Careers in Police Forensics: Job Options and Education Requirements

Learn about the education and preparation needed to become a forensic technician. Get a quick view of the educational requirements as well as details about job duties to find out if this is the career for you.

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A police forensics career requires a bachelor's degree in forensic science. Some may opt to specialize, and with a postgraduate degree they can become a DNA or toxicology analyst. Those who specialize can expect to be required to be certified, and to complete continuing education requirements.

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Essential Information

Forensic science is used by law enforcement and judicial entities to provide scientific information related to investigating crimes. Some police forensics professionals work in the field to gather evidence, while others work in labs or present their findings in court, acting as expert witnesses in criminal trials. There are multiple types of forensic investigators, which is determined based on scientific specialization. Specialists, such as DNA and toxicology analysts, will most likely have to possess a postgraduate degree in their specialization. Continuing education is also often required for all forensic scientists to stay up-to-date on the latest science and technology utilized by law enforcement.

Career Forensic Technician
Required Education Bachelor's degree or postgraduate degree (depending on specialization)
Other Requirements Continuing education may be required to maintain employment
Projected Job Growth (2014-2024)* 27%
Median Salary (2015)* $56,320

Source: *Bureau of Labor Statistics

Job Options in Police Forensics

Experts at different levels of law enforcement, from local to federal, conduct criminal investigations. Police forensic technicians are employed by agencies, including the U.S. Bureau of Alcohol Tobacco and Firearms, the FBI, local police departments or sheriff's offices. Some police forensics professionals work for private companies and are consulted by law enforcement on an as-needed basis.

According to the U.S. Bureau of Labor Statistics (BLS, www.bls.gov), job opportunities for forensic science technicians are expected to increase by 27% between 2014 and 2024, which is much faster than average when compared to all occupations. The BLS further reports that the median annual salary for forensic science technicians was $56,320 as of May 2015.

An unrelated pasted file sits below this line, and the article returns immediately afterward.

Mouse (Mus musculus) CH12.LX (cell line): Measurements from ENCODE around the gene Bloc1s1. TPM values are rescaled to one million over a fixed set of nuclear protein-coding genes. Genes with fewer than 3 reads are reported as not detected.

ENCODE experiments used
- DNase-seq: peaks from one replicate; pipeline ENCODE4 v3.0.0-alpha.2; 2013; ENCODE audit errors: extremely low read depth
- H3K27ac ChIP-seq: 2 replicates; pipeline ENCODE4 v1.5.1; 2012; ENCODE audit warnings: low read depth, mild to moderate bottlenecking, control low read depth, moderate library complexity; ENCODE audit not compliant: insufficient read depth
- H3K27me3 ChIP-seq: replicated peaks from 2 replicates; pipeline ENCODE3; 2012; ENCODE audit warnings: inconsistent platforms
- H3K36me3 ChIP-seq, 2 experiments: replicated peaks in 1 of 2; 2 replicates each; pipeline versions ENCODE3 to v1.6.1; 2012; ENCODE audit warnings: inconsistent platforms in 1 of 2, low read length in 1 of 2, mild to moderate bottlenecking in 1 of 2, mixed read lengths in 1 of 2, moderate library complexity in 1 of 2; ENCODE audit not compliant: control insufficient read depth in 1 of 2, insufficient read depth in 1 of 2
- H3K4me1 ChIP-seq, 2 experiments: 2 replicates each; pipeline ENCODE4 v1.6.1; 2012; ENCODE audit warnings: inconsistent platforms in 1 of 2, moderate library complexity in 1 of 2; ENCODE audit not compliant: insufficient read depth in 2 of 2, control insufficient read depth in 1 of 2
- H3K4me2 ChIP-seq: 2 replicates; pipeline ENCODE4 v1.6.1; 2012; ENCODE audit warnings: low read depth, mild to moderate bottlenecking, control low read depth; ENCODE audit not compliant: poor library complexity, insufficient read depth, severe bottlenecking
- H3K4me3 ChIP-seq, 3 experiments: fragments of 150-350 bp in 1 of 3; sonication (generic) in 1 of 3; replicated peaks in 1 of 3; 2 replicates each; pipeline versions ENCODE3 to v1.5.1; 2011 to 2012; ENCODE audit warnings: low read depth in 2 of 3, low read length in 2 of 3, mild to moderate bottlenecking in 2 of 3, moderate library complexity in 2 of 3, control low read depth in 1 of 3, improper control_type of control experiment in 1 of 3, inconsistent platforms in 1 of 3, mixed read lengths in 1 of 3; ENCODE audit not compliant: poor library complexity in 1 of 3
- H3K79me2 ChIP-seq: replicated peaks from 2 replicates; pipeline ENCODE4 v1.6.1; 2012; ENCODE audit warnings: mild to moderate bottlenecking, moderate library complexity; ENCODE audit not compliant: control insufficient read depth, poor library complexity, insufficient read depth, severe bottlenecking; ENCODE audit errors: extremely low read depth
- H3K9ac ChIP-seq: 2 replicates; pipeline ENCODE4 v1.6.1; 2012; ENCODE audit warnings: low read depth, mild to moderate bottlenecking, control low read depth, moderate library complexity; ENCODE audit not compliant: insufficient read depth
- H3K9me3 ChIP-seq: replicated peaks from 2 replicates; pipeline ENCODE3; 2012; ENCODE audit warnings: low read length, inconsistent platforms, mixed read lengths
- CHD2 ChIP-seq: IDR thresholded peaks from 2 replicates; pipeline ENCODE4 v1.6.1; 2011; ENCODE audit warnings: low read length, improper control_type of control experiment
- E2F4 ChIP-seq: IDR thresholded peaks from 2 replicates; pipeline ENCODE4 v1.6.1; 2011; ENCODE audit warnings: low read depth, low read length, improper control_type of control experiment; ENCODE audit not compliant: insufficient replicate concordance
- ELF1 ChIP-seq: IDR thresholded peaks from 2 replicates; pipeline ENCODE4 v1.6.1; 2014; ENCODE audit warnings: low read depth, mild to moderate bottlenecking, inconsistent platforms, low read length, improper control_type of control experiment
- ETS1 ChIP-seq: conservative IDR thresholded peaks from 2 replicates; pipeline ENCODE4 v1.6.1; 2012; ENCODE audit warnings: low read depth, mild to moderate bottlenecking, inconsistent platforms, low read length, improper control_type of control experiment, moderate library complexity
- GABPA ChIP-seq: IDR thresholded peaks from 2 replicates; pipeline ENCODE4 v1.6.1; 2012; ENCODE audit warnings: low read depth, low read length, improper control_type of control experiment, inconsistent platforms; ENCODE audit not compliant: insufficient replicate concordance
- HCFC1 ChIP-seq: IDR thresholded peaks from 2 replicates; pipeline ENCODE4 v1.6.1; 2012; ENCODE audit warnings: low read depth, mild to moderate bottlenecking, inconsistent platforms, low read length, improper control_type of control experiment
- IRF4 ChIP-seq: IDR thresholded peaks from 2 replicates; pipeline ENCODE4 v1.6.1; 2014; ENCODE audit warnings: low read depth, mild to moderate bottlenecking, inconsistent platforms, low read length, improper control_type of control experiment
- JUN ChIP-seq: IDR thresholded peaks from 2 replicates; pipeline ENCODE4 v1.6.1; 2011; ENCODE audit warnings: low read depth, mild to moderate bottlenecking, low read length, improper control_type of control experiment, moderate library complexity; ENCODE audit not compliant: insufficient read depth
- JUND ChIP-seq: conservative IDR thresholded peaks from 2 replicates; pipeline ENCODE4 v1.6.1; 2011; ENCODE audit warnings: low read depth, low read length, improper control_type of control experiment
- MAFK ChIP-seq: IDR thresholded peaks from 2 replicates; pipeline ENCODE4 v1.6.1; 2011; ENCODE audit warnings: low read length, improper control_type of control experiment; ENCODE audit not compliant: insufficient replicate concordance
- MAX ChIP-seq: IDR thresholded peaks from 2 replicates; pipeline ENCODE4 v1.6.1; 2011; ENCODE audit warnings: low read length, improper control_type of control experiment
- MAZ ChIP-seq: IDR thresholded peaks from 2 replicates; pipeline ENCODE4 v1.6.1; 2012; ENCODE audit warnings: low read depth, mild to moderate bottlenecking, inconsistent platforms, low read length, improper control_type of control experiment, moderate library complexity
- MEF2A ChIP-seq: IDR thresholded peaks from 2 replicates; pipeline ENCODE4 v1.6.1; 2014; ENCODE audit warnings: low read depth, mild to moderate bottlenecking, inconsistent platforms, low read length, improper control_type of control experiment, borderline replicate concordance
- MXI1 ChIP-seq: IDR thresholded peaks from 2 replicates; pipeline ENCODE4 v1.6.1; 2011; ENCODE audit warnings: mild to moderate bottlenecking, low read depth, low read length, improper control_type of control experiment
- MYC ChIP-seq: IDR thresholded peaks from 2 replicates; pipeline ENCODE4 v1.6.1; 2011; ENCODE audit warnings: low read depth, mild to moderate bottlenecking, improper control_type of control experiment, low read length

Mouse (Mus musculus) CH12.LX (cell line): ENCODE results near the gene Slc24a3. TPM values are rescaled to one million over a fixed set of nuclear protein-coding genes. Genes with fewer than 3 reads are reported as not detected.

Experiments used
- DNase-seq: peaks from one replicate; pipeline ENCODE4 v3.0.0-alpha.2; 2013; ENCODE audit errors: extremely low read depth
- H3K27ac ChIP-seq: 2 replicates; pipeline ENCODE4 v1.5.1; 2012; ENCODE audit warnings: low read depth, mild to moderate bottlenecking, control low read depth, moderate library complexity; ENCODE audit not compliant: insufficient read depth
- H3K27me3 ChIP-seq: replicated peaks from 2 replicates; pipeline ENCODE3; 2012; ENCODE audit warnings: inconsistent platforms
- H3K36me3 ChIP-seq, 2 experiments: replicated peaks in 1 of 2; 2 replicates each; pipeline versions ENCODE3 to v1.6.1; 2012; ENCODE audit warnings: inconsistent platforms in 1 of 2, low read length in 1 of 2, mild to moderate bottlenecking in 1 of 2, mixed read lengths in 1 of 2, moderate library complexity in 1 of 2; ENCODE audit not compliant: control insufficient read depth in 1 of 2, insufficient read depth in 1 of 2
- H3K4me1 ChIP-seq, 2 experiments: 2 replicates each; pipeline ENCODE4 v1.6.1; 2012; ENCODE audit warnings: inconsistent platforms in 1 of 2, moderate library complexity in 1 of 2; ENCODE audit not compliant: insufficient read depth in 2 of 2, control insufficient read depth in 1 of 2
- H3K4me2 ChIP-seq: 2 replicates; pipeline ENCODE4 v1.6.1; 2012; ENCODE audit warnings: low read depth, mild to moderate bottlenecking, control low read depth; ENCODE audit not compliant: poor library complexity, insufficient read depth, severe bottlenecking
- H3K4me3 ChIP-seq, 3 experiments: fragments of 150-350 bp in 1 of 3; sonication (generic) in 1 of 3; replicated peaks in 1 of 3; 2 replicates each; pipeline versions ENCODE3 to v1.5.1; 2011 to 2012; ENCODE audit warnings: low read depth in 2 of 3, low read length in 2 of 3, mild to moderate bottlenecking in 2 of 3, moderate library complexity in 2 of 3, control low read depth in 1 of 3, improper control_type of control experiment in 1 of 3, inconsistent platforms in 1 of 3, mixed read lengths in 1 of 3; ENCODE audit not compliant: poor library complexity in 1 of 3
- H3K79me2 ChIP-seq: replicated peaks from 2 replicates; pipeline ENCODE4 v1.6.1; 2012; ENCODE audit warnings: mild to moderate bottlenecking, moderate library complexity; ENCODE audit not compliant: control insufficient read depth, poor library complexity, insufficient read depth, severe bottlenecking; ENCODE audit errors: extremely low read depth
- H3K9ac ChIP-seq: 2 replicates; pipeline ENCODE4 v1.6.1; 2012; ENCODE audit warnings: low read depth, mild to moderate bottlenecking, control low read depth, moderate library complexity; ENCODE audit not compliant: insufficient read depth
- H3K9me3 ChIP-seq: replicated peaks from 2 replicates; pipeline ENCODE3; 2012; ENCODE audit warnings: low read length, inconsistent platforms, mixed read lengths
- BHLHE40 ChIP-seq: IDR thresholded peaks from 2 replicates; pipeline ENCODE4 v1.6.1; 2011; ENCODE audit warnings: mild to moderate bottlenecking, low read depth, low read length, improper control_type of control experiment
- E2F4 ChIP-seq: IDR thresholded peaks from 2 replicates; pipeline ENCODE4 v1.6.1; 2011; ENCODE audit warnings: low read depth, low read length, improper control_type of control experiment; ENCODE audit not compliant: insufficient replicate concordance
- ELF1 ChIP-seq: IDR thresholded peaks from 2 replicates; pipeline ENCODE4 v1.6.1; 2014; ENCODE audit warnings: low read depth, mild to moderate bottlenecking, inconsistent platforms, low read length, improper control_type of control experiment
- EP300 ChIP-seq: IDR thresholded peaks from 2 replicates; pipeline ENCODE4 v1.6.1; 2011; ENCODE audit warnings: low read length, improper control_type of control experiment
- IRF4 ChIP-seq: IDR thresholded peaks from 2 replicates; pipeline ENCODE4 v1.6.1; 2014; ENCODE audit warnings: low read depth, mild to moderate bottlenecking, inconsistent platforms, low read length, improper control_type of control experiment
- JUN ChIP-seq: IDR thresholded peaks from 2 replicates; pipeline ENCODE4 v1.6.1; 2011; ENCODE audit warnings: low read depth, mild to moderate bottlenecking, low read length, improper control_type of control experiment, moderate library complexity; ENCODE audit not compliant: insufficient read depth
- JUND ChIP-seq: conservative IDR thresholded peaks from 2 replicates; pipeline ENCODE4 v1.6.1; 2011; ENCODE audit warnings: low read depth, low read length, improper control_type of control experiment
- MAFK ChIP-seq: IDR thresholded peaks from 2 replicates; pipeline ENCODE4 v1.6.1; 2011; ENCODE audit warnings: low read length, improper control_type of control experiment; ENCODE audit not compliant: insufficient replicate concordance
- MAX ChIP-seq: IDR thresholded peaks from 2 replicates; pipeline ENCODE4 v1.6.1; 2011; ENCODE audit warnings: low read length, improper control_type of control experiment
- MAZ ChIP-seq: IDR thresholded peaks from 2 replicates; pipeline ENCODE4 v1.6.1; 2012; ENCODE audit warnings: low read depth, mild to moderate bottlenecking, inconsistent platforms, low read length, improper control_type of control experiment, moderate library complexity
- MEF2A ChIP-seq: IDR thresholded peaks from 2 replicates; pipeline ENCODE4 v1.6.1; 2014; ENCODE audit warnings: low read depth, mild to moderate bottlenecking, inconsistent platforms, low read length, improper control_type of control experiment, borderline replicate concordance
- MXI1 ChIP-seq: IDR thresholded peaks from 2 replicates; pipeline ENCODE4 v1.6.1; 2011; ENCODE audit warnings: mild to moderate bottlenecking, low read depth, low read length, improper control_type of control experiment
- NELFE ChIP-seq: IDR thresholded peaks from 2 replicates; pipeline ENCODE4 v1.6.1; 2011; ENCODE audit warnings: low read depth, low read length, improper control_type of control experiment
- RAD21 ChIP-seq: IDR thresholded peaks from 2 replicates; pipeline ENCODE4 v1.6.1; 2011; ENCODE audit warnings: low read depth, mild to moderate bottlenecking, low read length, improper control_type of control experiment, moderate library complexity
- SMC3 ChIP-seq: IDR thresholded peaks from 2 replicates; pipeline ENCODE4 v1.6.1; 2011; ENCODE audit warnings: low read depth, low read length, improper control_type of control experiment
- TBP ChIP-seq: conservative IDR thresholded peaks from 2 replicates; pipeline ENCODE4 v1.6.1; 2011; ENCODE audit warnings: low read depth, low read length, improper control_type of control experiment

Specializations

There are a variety of titles for forensics careers, including forensic science technician, crime scene investigator, forensic scientist and criminalist. Forensic technicians and scientists generally specialize in a particular type of analysis, such as fingerprint analysis, firearm examination or chemical and blood analysis. Some are experts in analyzing handwriting or recreating a crime scene.

Other experts are called in to assist with or consult on an investigation. For example, a forensic entomologist could be called in to study insects found at the scene of the crime. Other areas of expertise can include odontology, psychiatry, pathology, toxicology, anthropology and engineering. These experts might be used to provide testimony in court, since a qualified representative can add to the validity of findings.

Education

Some police forensics technicians, including fingerprint technicians, handwriting analysts and firearms specialists, are not required to have a college degree. Most, however, must have an educational foundation that includes an emphasis on natural sciences, such as physics, chemistry and biology.

Undergraduate degree programs in forensic science focus on the natural sciences as well as mathematics and criminal justice. Graduate degree programs might cover specialty areas, such as DNA analysis and toxicology, and prepare graduates for work in a laboratory environment.

Certifications and continuing education are often required for specialists. Organizations, including the Association of Firearm and Tool Mark Examiners, the American Board of Criminalists and the American Board of Forensic Document Examiners, certify that forensic technicians have the appropriate skills and knowledge to perform within their specialty.

According to the U.S. Department of Justice's National Criminal Justice Reference Service, consulting specialists generally have a graduate or doctoral degree in a particular specialty. In order to consult for police forensic activities, the U.S. Bureau of Labor Statistics reported that these specialists usually must be certified by their respective professional organizations, such as the American Board of Forensic Entomology or the American Board of Pathology.

A career in police forensics involves collecting evidence related to a crime, or processing evidence from crimes in a lab. A bachelor's degree is the minimum requirement, and there are also areas of specialization for those with a postgraduate degree.

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